I’ve arrived at Skagaströnd, after a journey that passed through everything snow-covered - mountains, land, houses, roads and tracks leading up into a white wilderness.
Drifts that seemed to hang in the air, frozen in time. At one point, we disappeared into a long tunnel under the mountains to emerge into an even whiter world. The sun, when it finally emerged, shone pale and low and weak just above the mountains.
The bus wound its way through a landscape that seemed pretty desolate, a few hamlets here and there. I’ve no idea how they make a living out here and whether they find it a lonely life, but I guess it’s what you are used to. There were a few sheep and a few more Icelandic ponies, but I can’t imagine they bring in much revenue.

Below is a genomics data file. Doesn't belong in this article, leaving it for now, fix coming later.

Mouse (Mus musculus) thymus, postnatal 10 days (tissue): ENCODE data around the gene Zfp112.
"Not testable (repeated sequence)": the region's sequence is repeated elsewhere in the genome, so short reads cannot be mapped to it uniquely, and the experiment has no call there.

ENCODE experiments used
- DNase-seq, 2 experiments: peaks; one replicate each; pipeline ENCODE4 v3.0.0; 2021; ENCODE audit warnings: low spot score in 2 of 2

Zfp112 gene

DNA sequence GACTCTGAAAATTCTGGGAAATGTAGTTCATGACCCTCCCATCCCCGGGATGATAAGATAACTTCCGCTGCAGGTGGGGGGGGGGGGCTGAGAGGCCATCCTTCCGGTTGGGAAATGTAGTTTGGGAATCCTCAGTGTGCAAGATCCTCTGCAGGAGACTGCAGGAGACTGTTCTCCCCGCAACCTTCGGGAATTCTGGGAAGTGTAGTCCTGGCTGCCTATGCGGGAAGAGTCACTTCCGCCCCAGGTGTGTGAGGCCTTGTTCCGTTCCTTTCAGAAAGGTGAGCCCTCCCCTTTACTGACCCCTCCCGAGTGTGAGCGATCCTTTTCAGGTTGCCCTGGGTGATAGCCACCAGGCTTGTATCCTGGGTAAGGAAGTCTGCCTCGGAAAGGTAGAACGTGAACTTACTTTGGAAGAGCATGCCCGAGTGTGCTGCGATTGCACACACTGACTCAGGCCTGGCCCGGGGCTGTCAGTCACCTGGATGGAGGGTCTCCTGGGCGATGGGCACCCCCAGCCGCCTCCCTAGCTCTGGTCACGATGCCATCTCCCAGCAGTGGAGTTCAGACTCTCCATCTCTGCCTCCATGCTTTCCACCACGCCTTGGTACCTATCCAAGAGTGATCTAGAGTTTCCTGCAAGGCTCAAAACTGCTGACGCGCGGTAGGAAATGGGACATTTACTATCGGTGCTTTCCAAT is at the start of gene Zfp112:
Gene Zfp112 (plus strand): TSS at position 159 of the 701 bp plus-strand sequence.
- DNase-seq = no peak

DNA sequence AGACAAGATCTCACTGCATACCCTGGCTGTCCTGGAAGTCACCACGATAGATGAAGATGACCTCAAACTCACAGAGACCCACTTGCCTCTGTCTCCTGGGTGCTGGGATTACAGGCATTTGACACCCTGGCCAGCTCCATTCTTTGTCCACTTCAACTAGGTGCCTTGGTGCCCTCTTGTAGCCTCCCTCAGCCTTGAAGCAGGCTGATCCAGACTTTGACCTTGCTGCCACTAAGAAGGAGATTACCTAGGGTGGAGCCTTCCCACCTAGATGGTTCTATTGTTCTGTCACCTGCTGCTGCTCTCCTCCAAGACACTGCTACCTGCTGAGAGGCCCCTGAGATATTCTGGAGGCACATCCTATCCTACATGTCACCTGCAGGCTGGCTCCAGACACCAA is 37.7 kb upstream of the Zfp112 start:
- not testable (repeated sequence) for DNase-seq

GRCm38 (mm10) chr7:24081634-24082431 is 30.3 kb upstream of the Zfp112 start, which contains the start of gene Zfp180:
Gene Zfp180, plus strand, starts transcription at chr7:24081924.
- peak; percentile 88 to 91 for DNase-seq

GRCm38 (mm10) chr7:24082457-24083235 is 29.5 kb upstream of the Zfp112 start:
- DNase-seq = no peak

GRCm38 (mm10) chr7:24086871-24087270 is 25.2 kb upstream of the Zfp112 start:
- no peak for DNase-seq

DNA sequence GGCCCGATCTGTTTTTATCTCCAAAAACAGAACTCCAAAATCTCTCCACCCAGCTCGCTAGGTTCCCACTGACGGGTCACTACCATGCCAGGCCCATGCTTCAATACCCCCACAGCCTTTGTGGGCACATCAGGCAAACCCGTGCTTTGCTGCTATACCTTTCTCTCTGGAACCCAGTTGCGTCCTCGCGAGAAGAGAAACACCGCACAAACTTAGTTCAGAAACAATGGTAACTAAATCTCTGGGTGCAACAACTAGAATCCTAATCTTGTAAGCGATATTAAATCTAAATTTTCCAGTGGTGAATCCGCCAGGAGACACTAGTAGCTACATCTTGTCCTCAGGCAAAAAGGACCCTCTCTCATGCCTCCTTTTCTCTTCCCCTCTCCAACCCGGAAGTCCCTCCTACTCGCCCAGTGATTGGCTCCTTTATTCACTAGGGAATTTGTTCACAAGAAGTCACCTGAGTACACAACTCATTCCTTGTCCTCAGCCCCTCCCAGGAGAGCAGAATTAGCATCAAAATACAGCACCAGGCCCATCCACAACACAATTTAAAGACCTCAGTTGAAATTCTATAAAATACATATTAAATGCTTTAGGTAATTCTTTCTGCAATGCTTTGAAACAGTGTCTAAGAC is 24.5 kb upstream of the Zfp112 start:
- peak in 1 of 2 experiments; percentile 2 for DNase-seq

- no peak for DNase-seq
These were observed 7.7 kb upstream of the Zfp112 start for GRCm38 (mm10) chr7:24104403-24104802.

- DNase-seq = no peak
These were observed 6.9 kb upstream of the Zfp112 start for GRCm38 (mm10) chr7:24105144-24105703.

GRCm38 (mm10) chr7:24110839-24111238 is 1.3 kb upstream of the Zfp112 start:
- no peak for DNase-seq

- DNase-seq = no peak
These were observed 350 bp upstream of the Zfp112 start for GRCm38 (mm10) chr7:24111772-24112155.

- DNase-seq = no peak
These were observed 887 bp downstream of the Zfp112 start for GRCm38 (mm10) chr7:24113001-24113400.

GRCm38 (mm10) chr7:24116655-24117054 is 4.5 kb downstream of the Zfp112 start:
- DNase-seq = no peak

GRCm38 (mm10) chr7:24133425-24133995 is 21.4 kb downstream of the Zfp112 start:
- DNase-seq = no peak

Hard blackness of the rock against the white snow; rock worn by the action of wind and weather, it's volcanic here.
Every so often the bus would make a stop and someone would get off and disappear into the snow.
A stop on the road
Having reached Blönduós we disembarked and were packed into a car for the last few miles down snow roads and finally made it into Skagaströnd. Behind the village sits the Spákonufell Mountain. I think at this time of year I’m not going to be able to get to the top to enjoy the views described by the tourist book.
I walk along the shore close the the studio, which sits beside the sea, so I can hear the waves every time I go outside.
The sea moves sluggishly, pancake ice forming close to the shore. A steel grey band on the horizon and an increasing darkening sky. Maybe more snow coming in.